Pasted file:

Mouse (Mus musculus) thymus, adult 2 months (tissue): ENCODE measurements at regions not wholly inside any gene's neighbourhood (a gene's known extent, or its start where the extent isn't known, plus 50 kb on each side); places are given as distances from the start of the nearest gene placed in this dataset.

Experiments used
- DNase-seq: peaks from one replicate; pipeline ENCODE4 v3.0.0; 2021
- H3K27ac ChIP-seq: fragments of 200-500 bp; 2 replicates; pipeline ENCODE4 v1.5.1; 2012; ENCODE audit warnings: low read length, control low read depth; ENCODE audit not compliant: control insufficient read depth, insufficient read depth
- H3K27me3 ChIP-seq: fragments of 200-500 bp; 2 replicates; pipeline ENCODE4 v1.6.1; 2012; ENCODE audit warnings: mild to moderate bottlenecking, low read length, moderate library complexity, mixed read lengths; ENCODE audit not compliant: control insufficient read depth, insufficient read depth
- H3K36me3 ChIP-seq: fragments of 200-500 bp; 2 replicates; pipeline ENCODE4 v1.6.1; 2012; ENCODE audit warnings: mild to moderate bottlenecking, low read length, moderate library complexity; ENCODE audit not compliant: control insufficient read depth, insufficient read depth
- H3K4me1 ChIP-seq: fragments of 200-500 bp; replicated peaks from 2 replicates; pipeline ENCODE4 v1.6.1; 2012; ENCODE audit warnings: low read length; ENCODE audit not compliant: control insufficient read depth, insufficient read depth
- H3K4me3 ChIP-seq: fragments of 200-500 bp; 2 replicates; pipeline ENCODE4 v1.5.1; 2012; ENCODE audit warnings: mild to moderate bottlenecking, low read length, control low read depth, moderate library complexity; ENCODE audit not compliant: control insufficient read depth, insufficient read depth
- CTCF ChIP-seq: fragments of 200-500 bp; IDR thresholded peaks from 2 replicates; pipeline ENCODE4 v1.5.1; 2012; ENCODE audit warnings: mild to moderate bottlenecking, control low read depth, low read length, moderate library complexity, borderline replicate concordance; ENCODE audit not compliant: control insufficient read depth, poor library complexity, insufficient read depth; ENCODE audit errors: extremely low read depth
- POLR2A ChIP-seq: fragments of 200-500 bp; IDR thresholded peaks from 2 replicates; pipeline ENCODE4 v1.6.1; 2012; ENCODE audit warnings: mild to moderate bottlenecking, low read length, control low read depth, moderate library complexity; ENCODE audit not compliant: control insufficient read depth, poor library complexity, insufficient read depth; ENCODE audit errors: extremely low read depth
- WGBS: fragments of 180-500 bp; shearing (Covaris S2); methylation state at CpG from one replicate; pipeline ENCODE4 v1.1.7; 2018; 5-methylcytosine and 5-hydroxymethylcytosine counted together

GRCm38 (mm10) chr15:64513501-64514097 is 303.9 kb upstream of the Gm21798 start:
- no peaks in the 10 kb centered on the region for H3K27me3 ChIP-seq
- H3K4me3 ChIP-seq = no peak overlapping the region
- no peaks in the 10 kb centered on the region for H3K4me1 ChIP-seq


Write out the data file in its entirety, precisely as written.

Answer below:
Mouse (Mus musculus) thymus, adult 2 months (tissue): ENCODE measurements at regions not wholly inside any gene's neighbourhood (a gene's known extent, or its start where the extent isn't known, plus 50 kb on each side); places are given as distances from the start of the nearest gene placed in this dataset.

Experiments used
- DNase-seq: peaks from one replicate; pipeline ENCODE4 v3.0.0; 2021
- H3K27ac ChIP-seq: fragments of 200-500 bp; 2 replicates; pipeline ENCODE4 v1.5.1; 2012; ENCODE audit warnings: low read length, control low read depth; ENCODE audit not compliant: control insufficient read depth, insufficient read depth
- H3K27me3 ChIP-seq: fragments of 200-500 bp; 2 replicates; pipeline ENCODE4 v1.6.1; 2012; ENCODE audit warnings: mild to moderate bottlenecking, low read length, moderate library complexity, mixed read lengths; ENCODE audit not compliant: control insufficient read depth, insufficient read depth
- H3K36me3 ChIP-seq: fragments of 200-500 bp; 2 replicates; pipeline ENCODE4 v1.6.1; 2012; ENCODE audit warnings: mild to moderate bottlenecking, low read length, moderate library complexity; ENCODE audit not compliant: control insufficient read depth, insufficient read depth
- H3K4me1 ChIP-seq: fragments of 200-500 bp; replicated peaks from 2 replicates; pipeline ENCODE4 v1.6.1; 2012; ENCODE audit warnings: low read length; ENCODE audit not compliant: control insufficient read depth, insufficient read depth
- H3K4me3 ChIP-seq: fragments of 200-500 bp; 2 replicates; pipeline ENCODE4 v1.5.1; 2012; ENCODE audit warnings: mild to moderate bottlenecking, low read length, control low read depth, moderate library complexity; ENCODE audit not compliant: control insufficient read depth, insufficient read depth
- CTCF ChIP-seq: fragments of 200-500 bp; IDR thresholded peaks from 2 replicates; pipeline ENCODE4 v1.5.1; 2012; ENCODE audit warnings: mild to moderate bottlenecking, control low read depth, low read length, moderate library complexity, borderline replicate concordance; ENCODE audit not compliant: control insufficient read depth, poor library complexity, insufficient read depth; ENCODE audit errors: extremely low read depth
- POLR2A ChIP-seq: fragments of 200-500 bp; IDR thresholded peaks from 2 replicates; pipeline ENCODE4 v1.6.1; 2012; ENCODE audit warnings: mild to moderate bottlenecking, low read length, control low read depth, moderate library complexity; ENCODE audit not compliant: control insufficient read depth, poor library complexity, insufficient read depth; ENCODE audit errors: extremely low read depth
- WGBS: fragments of 180-500 bp; shearing (Covaris S2); methylation state at CpG from one replicate; pipeline ENCODE4 v1.1.7; 2018; 5-methylcytosine and 5-hydroxymethylcytosine counted together

GRCm38 (mm10) chr15:64513501-64514097 is 303.9 kb upstream of the Gm21798 start:
- no peaks in the 10 kb centered on the region for H3K27me3 ChIP-seq
- H3K4me3 ChIP-seq = no peak overlapping the region
- no peaks in the 10 kb centered on the region for H3K4me1 ChIP-seq